Motivating citizens to approve the state’s medical marijuana law was the easy part. The tougher challenge for the past seven years has been implementing the law.

The original law looked like a piece of Swiss cheese, according to the critics. Navigating these uncharted waters produced an ugly fight between law enforcement and medical marijuana advocates.

Dispensaries cropped up all over the joint, and soon the cops were raiding them, prosecutors were hauling lots of folks into jail and state and local governments acknowledged this was a mess, but they were not quite sure how to fix it.

The courts got into the act and allowed local governments to declare some of these dispensaries a public nuisance, which hacked off the grass crowd.

While the fix may be at hand, this debate has turned into a potential windfall for lots of players.

Imagine securing one of a handful of legal dispensaries contracts. Or the trucking contract to haul the medical weed all over the state.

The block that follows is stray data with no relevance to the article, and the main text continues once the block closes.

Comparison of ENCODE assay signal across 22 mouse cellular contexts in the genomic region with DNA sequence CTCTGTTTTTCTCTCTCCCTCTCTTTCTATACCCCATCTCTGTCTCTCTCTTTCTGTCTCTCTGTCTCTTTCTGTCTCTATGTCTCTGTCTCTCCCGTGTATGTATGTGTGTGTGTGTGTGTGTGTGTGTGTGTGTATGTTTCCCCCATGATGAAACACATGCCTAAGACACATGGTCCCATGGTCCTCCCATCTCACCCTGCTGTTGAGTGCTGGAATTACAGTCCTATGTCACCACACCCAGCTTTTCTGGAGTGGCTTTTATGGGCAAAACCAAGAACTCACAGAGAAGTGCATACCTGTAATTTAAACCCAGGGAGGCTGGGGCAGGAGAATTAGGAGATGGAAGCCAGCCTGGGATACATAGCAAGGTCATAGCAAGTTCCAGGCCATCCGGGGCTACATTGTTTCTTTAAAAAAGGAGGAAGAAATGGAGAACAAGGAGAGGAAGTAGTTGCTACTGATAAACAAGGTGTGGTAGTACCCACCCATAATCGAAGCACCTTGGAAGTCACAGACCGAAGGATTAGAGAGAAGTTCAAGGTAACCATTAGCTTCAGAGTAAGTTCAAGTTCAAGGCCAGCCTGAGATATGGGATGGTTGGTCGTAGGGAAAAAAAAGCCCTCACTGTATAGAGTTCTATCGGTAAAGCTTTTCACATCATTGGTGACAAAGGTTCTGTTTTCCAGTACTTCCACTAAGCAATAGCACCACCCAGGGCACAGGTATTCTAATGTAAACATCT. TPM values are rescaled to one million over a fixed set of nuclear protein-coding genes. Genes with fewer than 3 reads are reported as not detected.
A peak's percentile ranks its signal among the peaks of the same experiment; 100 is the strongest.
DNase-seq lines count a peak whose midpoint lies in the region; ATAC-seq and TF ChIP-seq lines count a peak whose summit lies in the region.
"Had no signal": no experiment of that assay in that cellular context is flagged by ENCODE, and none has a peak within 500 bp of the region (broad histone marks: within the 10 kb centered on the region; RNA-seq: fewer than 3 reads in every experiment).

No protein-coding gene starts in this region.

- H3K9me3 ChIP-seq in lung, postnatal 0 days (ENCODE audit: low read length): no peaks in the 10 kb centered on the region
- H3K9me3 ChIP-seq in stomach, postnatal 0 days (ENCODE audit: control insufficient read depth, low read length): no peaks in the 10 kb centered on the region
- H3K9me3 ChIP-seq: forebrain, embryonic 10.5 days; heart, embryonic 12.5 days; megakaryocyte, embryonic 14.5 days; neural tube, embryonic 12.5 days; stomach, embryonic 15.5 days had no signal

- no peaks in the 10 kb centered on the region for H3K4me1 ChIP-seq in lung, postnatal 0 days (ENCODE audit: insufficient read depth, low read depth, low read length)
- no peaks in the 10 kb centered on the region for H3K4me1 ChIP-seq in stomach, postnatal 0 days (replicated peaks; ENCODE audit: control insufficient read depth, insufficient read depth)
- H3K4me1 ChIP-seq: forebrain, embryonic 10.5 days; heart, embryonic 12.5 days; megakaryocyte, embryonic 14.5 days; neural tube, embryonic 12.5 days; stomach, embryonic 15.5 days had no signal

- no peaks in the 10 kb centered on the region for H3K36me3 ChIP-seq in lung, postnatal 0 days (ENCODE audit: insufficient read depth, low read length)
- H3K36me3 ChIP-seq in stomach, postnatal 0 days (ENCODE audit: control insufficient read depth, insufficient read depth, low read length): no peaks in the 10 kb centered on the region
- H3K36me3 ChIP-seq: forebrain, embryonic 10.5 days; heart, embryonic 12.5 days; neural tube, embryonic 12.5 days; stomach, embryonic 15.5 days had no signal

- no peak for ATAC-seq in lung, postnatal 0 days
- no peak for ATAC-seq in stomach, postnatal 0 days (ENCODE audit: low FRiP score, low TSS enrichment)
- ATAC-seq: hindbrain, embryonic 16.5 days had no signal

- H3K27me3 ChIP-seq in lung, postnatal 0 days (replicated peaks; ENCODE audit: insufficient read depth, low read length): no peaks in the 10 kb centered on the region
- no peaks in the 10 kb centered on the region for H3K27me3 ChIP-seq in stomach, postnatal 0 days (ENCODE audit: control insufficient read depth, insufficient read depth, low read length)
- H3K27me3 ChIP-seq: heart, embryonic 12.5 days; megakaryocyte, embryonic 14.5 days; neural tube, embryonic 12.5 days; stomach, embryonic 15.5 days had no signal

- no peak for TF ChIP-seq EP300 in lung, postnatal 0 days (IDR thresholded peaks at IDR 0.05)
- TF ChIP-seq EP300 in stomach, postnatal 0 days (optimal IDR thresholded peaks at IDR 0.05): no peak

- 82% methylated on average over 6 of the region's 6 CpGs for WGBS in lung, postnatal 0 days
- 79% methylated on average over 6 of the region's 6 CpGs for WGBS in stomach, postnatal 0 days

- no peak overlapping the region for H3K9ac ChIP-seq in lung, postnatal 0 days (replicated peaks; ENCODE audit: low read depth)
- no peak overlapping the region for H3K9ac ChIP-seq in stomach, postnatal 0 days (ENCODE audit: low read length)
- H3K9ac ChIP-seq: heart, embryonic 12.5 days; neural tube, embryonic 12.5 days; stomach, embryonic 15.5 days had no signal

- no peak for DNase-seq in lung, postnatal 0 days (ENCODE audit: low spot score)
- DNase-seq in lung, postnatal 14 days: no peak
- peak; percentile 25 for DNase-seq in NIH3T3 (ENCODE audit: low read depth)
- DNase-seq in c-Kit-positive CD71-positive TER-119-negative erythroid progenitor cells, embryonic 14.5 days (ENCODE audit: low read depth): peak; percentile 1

Talk about your Acapulco Gold.

The police are not about to embrace something that is still considered illegal by the feds, even though the Obama Justice Department is not going after any of these users. But they are not standing in the way of bills pending in the state Senate after clearing the House earlier this year.

The proposed measure, the so-called seed-to-sale tracking system, would have the state cops inspect the shops and if they had their way, they would eliminate the 23,000 caretakers from growing their own.

There are fears that would open a black market for the product, but advocates argue the elimination goes right to the heart of the law itself. Since it takes a three-quarters legislative vote to make the change, it’s unlikely that will happen.

Speaking of product, the proposed measure seeks to assure consumers that the marijuana is safe.

State government would also impose a tax on all this, so it gets part of the bounty as well.

This debate is just the opening act for a full-fledged public discourse over legalization of grass, which is the subject of two petition drives, and pending legislation to make Michigan the next Colorado, which is taking in the cash, thus giving new meaning to the phrase “the grass is always greener.”

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